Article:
Absence of the penis or microphallus is not common but still presents a challenge in the decision as to whether to change the anatomical sex of the newborn (otherwise a normal male) to a female. Such early sex change surgery is usually successful but now plastic surgeons have perfected such good phallic reconstructive techniques that we must reconsider and challenge this concept by carefully examining both potentials. More rare conditions such as duplicate urethras, duplicate vaginas, intersex, diaphallus and scrotal malpositon problems usually can be salvaged with present techniques.

Cosmetic lmperfections

Even plastic surgeons may be accused of bias when we eagerly accept breast augmentation in the female (which is an improvement in a secondary sexual object) and refuse to treat cosmetic defects of the genital area because of fear that patients may be psychologically unstable. Many reasonable patients seek consultation for genital scars, discolorations, cosmetic or functional curvatures, Iack of prepuce, absence of an umbillicus, smaller than desired penis, enlarged Iabia, the meatus displaced from the tip of the glans, an abnormally protruding pubic mass, or even Iack of or mal-distribution of pubic hair. We recognize in plastic surgery that we should be wary of individuals with unreasonable expectations, however, plastic surgery should try to meet the challenge of these requests when they come form reasonable people. Many of these problems can be treated and improved with standard plastic surgery techniques. Methods to reconstruct the prepuce or enlarge the penis are not now satisfactory in all cases and we must develop new techniques to meet the demand for these operations. We must seek to find new improvements in surgical techniques which are not now presently available. Transsexual surgery is increasingly in demand and presently we have the ability to achieve spectacular functional and cosmetic results for these troubled individuals.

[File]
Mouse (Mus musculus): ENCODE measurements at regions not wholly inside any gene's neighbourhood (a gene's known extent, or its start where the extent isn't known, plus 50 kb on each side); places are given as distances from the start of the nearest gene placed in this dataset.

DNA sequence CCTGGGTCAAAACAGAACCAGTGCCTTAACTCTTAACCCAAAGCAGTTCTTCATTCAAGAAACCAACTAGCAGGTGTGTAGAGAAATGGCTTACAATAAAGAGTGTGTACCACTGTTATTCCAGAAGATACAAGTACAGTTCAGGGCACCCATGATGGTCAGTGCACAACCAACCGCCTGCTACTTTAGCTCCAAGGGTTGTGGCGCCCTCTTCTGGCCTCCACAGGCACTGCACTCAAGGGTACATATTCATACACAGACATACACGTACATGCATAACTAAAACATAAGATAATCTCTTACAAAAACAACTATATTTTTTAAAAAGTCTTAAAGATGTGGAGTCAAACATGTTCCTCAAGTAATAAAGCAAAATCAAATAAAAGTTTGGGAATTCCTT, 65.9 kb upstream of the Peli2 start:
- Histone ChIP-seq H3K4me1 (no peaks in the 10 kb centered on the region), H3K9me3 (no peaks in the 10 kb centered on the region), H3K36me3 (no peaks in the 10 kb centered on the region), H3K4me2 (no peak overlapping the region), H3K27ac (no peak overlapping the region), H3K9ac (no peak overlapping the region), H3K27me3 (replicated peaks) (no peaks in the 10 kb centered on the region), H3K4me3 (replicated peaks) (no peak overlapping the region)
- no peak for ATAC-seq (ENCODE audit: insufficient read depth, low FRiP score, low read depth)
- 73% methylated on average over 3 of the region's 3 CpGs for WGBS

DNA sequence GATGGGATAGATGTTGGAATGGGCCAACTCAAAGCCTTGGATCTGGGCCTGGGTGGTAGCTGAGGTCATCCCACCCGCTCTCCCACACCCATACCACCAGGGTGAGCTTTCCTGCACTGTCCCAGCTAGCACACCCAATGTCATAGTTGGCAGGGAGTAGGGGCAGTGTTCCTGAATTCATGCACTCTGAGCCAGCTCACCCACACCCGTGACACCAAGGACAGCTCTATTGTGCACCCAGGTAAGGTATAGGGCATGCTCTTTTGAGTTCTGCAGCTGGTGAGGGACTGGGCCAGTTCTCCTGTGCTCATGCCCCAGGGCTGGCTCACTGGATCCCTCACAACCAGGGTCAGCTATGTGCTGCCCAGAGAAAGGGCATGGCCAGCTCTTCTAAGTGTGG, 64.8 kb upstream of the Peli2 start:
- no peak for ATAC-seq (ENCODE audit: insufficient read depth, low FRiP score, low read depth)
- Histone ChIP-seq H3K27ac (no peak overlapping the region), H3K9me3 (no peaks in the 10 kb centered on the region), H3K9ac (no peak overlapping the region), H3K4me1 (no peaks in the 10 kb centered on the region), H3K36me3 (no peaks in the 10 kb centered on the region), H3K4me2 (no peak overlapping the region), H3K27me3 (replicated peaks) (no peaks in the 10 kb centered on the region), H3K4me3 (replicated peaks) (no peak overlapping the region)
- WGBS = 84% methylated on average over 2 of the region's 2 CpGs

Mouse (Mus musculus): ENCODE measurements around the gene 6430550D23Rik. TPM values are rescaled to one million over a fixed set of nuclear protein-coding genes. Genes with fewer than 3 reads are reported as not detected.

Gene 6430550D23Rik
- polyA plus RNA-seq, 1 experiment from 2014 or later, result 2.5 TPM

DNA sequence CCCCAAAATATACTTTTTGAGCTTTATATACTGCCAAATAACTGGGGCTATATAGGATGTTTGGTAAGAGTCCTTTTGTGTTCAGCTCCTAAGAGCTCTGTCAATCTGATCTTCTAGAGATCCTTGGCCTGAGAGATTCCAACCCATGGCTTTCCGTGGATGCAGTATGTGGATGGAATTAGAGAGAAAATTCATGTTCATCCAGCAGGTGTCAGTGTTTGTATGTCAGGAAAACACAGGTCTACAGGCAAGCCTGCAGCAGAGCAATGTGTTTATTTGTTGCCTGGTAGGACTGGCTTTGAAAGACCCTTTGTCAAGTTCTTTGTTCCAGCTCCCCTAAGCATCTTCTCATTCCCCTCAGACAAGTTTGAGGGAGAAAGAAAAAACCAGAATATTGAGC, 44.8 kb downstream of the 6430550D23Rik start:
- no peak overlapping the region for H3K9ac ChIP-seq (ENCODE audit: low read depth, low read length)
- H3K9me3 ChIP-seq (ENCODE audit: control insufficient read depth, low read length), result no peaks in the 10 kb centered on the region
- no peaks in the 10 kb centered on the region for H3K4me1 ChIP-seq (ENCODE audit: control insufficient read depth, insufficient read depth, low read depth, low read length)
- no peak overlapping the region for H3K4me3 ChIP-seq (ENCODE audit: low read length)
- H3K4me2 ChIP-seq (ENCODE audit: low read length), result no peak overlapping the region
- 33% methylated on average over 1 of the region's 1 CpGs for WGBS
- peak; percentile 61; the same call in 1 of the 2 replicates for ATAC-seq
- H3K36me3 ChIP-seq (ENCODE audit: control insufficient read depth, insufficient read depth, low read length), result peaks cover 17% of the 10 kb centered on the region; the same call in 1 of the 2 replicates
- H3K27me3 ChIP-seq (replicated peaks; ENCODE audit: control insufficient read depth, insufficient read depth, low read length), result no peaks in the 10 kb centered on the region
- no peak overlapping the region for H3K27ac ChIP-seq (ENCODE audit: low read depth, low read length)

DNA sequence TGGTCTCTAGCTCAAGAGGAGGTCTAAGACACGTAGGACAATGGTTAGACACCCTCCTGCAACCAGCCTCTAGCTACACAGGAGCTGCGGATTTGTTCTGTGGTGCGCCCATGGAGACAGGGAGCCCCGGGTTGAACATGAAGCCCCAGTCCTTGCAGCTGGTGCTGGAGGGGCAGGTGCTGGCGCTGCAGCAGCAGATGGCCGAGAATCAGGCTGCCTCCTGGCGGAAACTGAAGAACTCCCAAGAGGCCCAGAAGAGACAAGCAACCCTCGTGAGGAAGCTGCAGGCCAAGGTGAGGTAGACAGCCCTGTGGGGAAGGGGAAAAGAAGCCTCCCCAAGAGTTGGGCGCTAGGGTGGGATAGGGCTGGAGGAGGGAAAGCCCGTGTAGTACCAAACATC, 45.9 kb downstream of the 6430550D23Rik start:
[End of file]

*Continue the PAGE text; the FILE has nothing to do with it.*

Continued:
Because surgery concerned with sexual performance is so basic in every persons life, there are, of course, individuals who over react to their perceived problem. They may see every little defect as major and can never be satisfied. We often hear these patients say, „when I was a child my parents robbed me of my prepuce without my consent“, (by circumcision) and „I want- I must have it built back to be whole“. They may want small insignificant scars revised. They may want a normal sized penis made Ionger and increased in girth (dermal fat grafts and division of suspensory Iigament). When we accept a normal sized breast as suitable for enlarging, are we discrimination against the penis if we refuse to operate to make it aesthetically better? There is no question that certain individuals persistently hold and examine their penis trying to demonstrate deformity that is barely visible. lt is imperative that plastic surgeons act with care and diligence to get psychological help for these individuals. Oftentimes the patient who is told that their perception of the problem is in error will be so emotional that they will display unreasonable despair and sorrow in the office, frequently breaking into frank sobs and crying.